From Jayne Wrightsman to Lauren Santo Domingo, Voguehas always celebrated the brightest lights of philanthropy and society. The new generation, however, is not just ineffably stylish but self-aware, socially conscious—and sometimes even self-made. Meet the young roses.
“Artists have to remain open and independent,” explains Winckler, 31, a New Yorker by way of Paris and her native Belgium. “When artists are tied down to a job, they lose their vision.” It’s a sentiment that led Winckler, whose circle encompasses everyone from actor and artist India Salvor Menuez to Charlotte Casiraghi, to cofound Unemployed, a large-format magazine that she coedits with her partner, Sophie Tabet. Unemployed publishes the work that her artist and fashion-photographer friends are most passionate about but which is—so far, at least—of little commercial value. Think of it as a nonprofit gallery without the gallery, and Winckler a kind of postmodern patron of the arts. “It’s a bridge between art and fashion,” she says. “We create something you could put on your wall.” In most cases, Winckler’s support is what allows the photographers to realize their projects at all. Recently she has taken Pierre-Ange Carlotti to the beaches of Marseilles, Harley Weir to Beirut, and Oliver Hadlee Pearch to Savannah, Georgia. And last fall, François Pragnère shot a photo essay at the Burgundy country house that belongs to Winckler’s family. “We produce everything together—it’s a whole community, an ecosystem,” she says. So much for not having a job. —Mark Guiducci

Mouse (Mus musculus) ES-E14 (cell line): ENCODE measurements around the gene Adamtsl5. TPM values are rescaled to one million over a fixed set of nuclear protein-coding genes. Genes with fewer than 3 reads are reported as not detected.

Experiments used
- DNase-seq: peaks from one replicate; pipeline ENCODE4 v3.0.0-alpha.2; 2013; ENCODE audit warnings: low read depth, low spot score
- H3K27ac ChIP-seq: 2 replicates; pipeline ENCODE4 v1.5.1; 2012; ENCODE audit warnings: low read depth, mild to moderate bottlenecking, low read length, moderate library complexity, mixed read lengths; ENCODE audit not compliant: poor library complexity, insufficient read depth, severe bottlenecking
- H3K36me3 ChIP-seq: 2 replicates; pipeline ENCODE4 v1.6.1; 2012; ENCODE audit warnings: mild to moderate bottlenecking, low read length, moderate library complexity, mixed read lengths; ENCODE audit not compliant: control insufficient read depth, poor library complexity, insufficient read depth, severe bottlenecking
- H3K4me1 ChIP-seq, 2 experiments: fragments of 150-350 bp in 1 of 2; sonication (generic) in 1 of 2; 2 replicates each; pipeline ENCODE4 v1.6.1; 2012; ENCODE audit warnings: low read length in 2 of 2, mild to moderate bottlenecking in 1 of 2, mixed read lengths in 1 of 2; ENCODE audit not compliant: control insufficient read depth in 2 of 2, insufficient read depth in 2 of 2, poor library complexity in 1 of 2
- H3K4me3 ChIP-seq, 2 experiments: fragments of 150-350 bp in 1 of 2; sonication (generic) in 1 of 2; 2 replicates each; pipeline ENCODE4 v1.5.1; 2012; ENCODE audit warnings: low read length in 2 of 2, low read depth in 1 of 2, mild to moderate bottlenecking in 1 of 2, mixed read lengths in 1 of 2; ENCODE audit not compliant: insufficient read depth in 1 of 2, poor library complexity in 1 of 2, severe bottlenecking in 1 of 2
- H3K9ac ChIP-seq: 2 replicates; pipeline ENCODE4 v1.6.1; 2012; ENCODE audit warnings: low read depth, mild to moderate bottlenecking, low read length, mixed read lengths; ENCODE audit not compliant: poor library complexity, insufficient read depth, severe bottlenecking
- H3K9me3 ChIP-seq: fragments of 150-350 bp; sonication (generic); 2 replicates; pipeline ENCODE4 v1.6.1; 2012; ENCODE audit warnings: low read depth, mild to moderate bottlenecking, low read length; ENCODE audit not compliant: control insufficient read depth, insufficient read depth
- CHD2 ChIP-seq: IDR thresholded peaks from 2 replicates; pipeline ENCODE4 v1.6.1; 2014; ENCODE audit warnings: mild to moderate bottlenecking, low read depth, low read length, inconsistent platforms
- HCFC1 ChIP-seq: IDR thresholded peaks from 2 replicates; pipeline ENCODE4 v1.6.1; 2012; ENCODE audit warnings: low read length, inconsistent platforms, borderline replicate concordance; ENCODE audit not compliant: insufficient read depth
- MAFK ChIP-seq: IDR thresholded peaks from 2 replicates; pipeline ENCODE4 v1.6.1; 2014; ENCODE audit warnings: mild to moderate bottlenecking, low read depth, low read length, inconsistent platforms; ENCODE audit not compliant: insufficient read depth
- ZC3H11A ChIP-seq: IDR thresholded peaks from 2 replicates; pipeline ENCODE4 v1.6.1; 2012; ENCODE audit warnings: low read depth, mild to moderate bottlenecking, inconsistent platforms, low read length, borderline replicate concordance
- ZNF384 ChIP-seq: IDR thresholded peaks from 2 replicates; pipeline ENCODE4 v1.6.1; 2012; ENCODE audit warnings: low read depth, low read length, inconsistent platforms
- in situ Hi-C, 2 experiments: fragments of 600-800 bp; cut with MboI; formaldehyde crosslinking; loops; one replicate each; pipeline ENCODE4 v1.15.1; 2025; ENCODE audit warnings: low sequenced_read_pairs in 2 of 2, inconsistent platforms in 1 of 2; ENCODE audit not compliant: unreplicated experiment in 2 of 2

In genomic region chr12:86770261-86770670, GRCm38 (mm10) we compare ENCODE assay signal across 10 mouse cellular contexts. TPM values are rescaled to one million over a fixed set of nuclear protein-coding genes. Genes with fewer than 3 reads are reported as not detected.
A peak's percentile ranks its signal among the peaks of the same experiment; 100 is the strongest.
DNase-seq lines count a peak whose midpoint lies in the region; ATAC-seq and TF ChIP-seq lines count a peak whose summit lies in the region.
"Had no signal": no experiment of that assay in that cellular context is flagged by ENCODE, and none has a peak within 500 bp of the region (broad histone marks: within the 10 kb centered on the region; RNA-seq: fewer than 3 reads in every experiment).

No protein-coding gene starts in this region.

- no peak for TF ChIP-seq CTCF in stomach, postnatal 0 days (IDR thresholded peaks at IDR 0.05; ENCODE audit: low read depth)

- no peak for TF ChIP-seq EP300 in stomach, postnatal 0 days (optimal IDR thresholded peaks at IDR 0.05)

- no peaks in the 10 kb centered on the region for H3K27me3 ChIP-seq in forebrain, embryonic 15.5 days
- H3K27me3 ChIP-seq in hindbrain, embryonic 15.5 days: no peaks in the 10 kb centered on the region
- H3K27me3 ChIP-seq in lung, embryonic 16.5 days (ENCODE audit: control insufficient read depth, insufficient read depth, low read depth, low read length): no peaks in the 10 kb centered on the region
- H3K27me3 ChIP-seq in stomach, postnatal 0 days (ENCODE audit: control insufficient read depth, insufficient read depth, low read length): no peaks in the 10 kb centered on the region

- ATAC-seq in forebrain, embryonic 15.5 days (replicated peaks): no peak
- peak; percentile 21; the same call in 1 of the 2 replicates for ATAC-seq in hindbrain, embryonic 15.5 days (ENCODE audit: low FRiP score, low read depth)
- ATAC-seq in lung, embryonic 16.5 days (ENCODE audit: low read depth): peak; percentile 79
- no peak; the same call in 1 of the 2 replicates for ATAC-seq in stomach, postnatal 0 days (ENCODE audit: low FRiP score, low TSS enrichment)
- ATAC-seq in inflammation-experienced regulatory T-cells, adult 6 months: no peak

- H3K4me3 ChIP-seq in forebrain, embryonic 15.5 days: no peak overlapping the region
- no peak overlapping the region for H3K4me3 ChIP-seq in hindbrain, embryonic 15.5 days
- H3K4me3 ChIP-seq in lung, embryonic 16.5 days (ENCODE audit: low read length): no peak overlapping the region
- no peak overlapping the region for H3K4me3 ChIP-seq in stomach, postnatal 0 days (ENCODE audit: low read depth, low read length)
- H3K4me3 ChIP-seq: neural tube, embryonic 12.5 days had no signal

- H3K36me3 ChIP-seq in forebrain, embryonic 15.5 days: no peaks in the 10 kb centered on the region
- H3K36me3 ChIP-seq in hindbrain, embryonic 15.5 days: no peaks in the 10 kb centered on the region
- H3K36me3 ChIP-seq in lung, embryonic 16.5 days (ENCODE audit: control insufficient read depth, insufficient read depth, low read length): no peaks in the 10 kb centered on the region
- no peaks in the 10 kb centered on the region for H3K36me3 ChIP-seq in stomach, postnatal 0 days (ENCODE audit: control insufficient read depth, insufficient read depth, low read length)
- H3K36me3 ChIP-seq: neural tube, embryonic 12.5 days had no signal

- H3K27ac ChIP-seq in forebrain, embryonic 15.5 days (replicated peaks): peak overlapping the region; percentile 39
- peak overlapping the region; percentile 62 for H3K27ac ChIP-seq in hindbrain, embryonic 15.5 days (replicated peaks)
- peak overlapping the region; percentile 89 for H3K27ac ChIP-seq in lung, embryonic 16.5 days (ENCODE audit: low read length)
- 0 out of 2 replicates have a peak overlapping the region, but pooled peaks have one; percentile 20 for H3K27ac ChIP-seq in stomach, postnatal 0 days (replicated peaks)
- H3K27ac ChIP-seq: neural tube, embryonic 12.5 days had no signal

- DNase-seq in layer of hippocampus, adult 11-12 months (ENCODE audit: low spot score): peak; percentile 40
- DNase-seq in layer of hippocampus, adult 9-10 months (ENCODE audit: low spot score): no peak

Sall, a striking 27-year-old Senegalese-American academic—she’s currently a Eugene Lang College lecturer at Manhattan’s New School—has recently lent her face to Kenzo x H&M and J.Crew campaigns. Though her growing exposure in the social and fashion worlds would seem to prove otherwise, her primary focus these days is SUNU Journal, a print and online outlet centered on ideas of African cultural expression.
Ahead of its launch, Sall, a former U.N. intern with a master’s in human-rights studies from Columbia, has already enticed more than 52,000 would-be readers with SUNU’s social-media feed full of references to classic African cinema and rare portraiture from the continent. “I want to create a space where young people—emerging thinkers, voices, artists—can disseminate their work,” she says. —Marjon Carlos